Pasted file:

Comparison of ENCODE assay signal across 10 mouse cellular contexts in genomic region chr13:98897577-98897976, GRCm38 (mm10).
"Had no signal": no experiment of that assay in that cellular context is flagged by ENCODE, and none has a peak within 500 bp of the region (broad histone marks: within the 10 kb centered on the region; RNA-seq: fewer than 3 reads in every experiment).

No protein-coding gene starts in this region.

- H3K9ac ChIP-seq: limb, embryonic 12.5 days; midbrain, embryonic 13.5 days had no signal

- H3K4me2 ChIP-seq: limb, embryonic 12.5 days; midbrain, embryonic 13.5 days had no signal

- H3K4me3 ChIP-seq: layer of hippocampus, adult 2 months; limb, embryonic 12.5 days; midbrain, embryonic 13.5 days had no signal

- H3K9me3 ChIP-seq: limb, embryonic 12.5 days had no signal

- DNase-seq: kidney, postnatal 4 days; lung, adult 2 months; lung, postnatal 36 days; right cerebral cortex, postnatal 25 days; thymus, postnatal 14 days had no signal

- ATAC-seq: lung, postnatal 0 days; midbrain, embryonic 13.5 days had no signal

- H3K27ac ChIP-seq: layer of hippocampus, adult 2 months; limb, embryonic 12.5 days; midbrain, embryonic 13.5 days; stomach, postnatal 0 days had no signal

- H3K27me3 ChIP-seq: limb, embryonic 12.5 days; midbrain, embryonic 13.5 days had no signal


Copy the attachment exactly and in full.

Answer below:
Comparison of ENCODE assay signal across 10 mouse cellular contexts in genomic region chr13:98897577-98897976, GRCm38 (mm10).
"Had no signal": no experiment of that assay in that cellular context is flagged by ENCODE, and none has a peak within 500 bp of the region (broad histone marks: within the 10 kb centered on the region; RNA-seq: fewer than 3 reads in every experiment).

No protein-coding gene starts in this region.

- H3K9ac ChIP-seq: limb, embryonic 12.5 days; midbrain, embryonic 13.5 days had no signal

- H3K4me2 ChIP-seq: limb, embryonic 12.5 days; midbrain, embryonic 13.5 days had no signal

- H3K4me3 ChIP-seq: layer of hippocampus, adult 2 months; limb, embryonic 12.5 days; midbrain, embryonic 13.5 days had no signal

- H3K9me3 ChIP-seq: limb, embryonic 12.5 days had no signal

- DNase-seq: kidney, postnatal 4 days; lung, adult 2 months; lung, postnatal 36 days; right cerebral cortex, postnatal 25 days; thymus, postnatal 14 days had no signal

- ATAC-seq: lung, postnatal 0 days; midbrain, embryonic 13.5 days had no signal

- H3K27ac ChIP-seq: layer of hippocampus, adult 2 months; limb, embryonic 12.5 days; midbrain, embryonic 13.5 days; stomach, postnatal 0 days had no signal

- H3K27me3 ChIP-seq: limb, embryonic 12.5 days; midbrain, embryonic 13.5 days had no signal